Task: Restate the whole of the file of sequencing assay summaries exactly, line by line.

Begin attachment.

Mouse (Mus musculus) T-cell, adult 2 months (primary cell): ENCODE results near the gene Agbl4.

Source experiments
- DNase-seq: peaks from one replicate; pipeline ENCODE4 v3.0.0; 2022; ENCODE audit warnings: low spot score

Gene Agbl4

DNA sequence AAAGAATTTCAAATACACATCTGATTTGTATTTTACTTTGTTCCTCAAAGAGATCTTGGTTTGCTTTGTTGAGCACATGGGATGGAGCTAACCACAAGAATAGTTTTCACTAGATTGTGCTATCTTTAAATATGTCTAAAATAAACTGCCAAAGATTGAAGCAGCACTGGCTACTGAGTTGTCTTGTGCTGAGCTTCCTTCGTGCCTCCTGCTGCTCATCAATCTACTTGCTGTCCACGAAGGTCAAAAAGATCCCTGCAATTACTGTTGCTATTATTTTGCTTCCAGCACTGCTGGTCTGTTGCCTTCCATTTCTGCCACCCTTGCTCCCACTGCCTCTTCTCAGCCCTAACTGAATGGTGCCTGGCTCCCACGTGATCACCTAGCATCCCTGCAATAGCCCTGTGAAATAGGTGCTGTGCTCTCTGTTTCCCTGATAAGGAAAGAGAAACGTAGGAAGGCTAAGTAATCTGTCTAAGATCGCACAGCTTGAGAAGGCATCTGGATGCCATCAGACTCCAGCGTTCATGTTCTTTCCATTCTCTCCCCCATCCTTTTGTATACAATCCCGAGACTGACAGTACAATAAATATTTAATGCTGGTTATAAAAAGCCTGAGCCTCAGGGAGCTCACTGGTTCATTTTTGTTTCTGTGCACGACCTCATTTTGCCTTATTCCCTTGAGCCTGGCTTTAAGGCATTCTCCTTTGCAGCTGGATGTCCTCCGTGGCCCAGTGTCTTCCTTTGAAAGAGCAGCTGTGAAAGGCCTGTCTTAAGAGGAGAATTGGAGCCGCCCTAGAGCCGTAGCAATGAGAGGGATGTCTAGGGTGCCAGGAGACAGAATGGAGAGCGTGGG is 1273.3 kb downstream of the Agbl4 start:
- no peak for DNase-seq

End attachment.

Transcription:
Mouse (Mus musculus) T-cell, adult 2 months (primary cell): ENCODE results near the gene Agbl4.

Source experiments
- DNase-seq: peaks from one replicate; pipeline ENCODE4 v3.0.0; 2022; ENCODE audit warnings: low spot score

Gene Agbl4

DNA sequence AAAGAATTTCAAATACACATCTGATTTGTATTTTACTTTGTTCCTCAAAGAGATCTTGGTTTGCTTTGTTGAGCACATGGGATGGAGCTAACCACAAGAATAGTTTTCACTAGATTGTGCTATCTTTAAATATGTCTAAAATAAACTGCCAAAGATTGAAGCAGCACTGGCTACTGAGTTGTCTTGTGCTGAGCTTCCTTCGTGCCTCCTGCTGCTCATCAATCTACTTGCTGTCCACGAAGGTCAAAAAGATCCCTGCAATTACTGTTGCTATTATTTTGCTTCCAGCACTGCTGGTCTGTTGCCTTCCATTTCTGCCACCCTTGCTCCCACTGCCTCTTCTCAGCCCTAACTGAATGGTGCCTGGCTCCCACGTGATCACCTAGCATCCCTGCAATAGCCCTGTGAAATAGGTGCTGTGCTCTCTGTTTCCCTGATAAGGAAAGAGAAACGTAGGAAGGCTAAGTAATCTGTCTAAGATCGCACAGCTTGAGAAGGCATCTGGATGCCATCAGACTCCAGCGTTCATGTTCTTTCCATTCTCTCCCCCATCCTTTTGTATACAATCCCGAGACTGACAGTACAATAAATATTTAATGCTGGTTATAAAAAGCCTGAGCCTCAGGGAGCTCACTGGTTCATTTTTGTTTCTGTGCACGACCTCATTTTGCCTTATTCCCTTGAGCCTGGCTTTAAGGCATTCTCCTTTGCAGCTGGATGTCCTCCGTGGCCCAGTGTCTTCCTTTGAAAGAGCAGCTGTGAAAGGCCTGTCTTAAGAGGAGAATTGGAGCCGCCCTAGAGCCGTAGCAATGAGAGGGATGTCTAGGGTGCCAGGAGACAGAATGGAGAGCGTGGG is 1273.3 kb downstream of the Agbl4 start:
- no peak for DNase-seq